A spokesperson did not disclose market share in WA to Business News, saying the company did not break down IGA store financials by state.

But, in its report for the first half of the 2019 financial year, Metcash revealed that WA “continues to be our most challenging market”.

The IGA closures have affected other Perth-based businesses, including some listed on the stock exchange.

In February, bottled water company Eneco Refresh, formerly Refresh Group, reported a loss of $274,000 for the 2018 calendar year.

The Malaga-based Eneco, which supplies its products to IGAs, said the poor result stemmed from a decline in its WA operations “due to the sharp growth of Aldi, which has subsequently resulted in many IGA supermarkets closing down”.  

The company has purchased a factory in the Northern Territory to increase its focus on other markets in Australia.

Aldi launched in WA in June 2016, and in less than three years it has opened 48 stores in the state. 

In June 2018, Aldi said it had a network of 70 stores planned for WA within “the next few years”, but the German company has not publicly disclosed where these proposed stores would be located.

None of their current stores are located in Perth’s western suburbs.

Mr Cummings said the remaining independent grocers, including Farmer Jack’s and Spudshed, had a combined market share of between 5 per cent and 8 per cent.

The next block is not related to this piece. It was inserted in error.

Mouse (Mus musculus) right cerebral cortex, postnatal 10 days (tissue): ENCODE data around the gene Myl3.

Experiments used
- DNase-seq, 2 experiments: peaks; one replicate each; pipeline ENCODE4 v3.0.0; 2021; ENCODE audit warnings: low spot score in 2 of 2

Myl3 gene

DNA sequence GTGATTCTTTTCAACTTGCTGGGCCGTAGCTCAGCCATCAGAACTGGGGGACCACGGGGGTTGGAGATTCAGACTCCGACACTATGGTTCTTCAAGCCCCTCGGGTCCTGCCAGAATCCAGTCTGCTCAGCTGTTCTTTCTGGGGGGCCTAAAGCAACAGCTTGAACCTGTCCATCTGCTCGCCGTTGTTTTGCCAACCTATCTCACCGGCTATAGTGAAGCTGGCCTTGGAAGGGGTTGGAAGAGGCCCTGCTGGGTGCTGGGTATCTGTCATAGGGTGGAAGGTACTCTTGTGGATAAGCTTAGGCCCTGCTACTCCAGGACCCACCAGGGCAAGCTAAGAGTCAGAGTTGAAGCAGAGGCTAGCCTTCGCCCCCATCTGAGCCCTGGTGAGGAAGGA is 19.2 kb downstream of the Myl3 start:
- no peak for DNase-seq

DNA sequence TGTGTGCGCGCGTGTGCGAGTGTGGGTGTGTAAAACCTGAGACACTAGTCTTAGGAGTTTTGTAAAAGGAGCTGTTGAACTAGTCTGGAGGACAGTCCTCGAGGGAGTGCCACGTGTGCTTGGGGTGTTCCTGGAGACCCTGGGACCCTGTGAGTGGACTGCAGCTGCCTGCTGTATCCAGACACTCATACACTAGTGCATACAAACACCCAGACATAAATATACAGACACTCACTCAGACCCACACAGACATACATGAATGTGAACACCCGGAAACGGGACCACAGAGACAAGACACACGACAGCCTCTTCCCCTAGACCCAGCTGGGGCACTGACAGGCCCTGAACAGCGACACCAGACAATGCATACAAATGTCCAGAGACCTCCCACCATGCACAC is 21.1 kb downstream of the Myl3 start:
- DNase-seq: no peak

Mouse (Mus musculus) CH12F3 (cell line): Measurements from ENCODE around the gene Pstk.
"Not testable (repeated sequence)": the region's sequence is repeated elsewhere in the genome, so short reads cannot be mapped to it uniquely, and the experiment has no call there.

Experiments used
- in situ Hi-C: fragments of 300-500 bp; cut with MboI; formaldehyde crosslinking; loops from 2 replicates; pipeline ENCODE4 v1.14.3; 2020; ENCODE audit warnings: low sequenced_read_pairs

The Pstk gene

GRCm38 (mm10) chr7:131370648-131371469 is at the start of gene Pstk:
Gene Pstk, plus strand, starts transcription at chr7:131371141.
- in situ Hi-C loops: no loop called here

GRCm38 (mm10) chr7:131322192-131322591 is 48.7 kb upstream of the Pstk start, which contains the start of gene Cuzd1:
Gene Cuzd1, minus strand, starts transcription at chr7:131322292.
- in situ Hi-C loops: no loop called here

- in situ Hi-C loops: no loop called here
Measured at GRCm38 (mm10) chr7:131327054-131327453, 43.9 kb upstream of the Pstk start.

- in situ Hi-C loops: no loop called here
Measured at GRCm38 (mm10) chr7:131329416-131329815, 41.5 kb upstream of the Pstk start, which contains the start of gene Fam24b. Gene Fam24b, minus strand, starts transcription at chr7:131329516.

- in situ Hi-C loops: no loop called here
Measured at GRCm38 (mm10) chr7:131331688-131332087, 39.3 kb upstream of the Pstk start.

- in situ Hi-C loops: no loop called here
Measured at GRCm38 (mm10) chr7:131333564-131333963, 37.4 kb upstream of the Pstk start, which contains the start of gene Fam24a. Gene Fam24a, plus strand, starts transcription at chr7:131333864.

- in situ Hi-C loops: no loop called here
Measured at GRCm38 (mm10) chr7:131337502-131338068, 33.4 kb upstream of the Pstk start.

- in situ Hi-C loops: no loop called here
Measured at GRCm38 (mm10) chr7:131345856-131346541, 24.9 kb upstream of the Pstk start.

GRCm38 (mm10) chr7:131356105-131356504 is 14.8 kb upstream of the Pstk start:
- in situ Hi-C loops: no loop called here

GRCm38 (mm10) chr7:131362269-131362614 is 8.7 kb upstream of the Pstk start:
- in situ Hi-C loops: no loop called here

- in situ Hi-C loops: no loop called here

Last month, Spudshed number 11 opened its doors, as the Tony Galati-owned company cut the ribbon for a store in Spearwood.

Farmer Jack’s also opened a store in the suburb last month, making it 10 in total. 

In February last year international retail giant Costco announced plans to build its first Western Australian store at Perth Airport, located alongside the DFO Perth store, at a cost of $55 million.

Costco closed a round of tenders, worth an estimated $20 million, for the 14,000-square metre development on December 10 last year.

Mr Cummings said the “well-documented” downturn in retail turnover in the state was the key reason behind the closure of numerous IGAs, but said the consequence of Aldi coming to WA was that margins in some areas were tightened amid a price war in a grocery market that was becoming more crowded.

“Coles, Woolworths and Aldi have decided that the best way to compete in the tightening and more competitive grocery market is to sell more of their house brand merchandise, with the belief that they can lower their retail prices while increasing their margins,” he said.